Aussie medical tech company Cochlear Limited [ASX:COH] is getting a new CEO.
Yesterday morning, Cochlear chairman Rick Holliday-Smith announced that Chris Smith will replace Dr Chris Roberts as CEO in August.
He said that ‘Dr Roberts leaves Cochlear with the Board’s best wishes and thanks. He has done a remarkable job in [his] more than 11 years as CEO; trebling cochlear implant unit sales and revenues, and quadrupling net profit and the share price’.
That he has done. Cochlear has outperformed most other hearing aid developers and manufacturers around the world. That includes William Demant [CPH:WDH], who make the advanced programmable Ponto systems through their subsidiary Oticon Medical.
Source: Google Finance
[Click to enlarge]
So Smith has big shoes to fill.
What the Cochlear board says
According to Holliday-Smith, the board of Cochlear ‘had been discussing succession planning for some time and believed Mr Smith would bring a deep understanding of the company, its customers and hearing healthcare professionals’.
Chris Smith has been with the company for nearly as long as Dr Roberts. He’s spent a fair chunk of his 20-plus years in the medical device industry at Cochlear. He’s currently the President of Cochlear North America and the Senior Vice President of Global Support Operations.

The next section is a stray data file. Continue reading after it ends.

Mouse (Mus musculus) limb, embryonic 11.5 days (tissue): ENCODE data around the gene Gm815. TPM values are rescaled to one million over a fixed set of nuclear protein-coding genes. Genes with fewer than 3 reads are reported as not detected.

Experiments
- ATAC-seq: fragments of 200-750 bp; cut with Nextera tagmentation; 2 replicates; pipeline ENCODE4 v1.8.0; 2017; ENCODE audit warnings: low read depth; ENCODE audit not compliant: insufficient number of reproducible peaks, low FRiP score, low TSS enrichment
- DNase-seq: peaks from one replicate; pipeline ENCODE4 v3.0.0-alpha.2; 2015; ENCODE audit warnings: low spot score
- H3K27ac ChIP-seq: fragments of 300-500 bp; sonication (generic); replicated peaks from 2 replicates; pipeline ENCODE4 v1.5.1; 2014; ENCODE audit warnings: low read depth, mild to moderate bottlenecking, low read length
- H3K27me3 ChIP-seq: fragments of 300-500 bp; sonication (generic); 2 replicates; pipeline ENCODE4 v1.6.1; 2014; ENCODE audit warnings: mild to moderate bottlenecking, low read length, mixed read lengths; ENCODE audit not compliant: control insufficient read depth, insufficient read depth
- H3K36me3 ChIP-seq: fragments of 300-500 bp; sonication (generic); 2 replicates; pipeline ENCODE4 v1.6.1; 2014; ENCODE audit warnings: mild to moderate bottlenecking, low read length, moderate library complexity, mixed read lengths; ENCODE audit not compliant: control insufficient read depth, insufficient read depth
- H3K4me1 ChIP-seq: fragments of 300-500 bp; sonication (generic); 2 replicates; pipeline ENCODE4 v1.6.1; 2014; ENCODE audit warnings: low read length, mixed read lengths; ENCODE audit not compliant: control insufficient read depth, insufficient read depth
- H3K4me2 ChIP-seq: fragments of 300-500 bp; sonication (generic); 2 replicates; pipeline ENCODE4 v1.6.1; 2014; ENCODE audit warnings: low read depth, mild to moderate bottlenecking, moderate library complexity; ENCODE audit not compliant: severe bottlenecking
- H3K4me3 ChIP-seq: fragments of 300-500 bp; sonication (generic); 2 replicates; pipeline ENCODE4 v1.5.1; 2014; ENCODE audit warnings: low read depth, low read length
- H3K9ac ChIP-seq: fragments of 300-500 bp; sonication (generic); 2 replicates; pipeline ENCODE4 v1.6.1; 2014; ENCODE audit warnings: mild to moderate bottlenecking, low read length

But perhaps most importantly, he’s served successfully as the Senior Vice President of Cochlear Bone Anchored Solutions.
The future of implant tech
Baha 4 and Baha Attract are bone conduction systems. ‘Baha’ stands for ‘bone anchored hearing aid’. They work differently to cochlear implants. Bone conduction systems turn sound into vibrations, which go through the bone to the inner ear. The hair cells in the inner ear pick them up, and the user hears the sound naturally. It’s like making a shortcut to the inner ear, when the outer and middle ear is damaged.
Top: Baha, Bottom: Cochlear
[Click to enlarge]
With cochlear implants the audio processor turns sound into digital information, which goes through the internal implant, then an electrode which goes straight to the auditory nerve. That’s why it’s sometimes called a ‘bionic ear’. The processor also sends low frequency sounds to the normal hearing pathway. This is because people with hearing loss can often still hear low frequency sounds with their remaining working hair cells.
Bone implants are suitable for people with less serious hearing problems. That means people with conductive hearing loss, or deafness in one ear only. Cochlear implants are for people with severe to profound hearing loss. That means people who have ‘sensorineural’ hearing loss – i.e. their hair cells aren’t transmitting sound to their nerves any more.
Many analysts are positive about the future of the market for bone anchored hearing aids/implants. Analysis from Bernstein has described it as promising. Berenberg Equity Research said ‘We expect the market for BAHAs to continue to grow at a 10-15% … over the medium term, driven by increased penetration, wider reimbursement and industry acceptance of the procedure by surgeons. Much like the cochlear implant market, this segment is heavily dominated by two players, Cochlear and William Demant, who have [approximately] 95% share between them.’ In the ‘Global Hearing Aid Market Report: 2014 Edition’, Koncept Analytics said ‘bone-anchored hearing systems have emerged as [one of the] bright spots within the hearing aid market’.